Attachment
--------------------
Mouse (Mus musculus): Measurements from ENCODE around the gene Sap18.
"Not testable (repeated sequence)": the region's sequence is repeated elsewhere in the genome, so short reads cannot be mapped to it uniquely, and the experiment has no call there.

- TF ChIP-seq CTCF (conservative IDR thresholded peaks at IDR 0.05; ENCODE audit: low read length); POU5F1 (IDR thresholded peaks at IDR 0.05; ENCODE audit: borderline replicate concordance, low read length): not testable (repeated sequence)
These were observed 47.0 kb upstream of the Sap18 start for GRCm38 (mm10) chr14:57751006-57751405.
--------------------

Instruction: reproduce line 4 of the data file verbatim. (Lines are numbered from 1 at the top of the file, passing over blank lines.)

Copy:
These were observed 47.0 kb upstream of the Sap18 start for GRCm38 (mm10) chr14:57751006-57751405.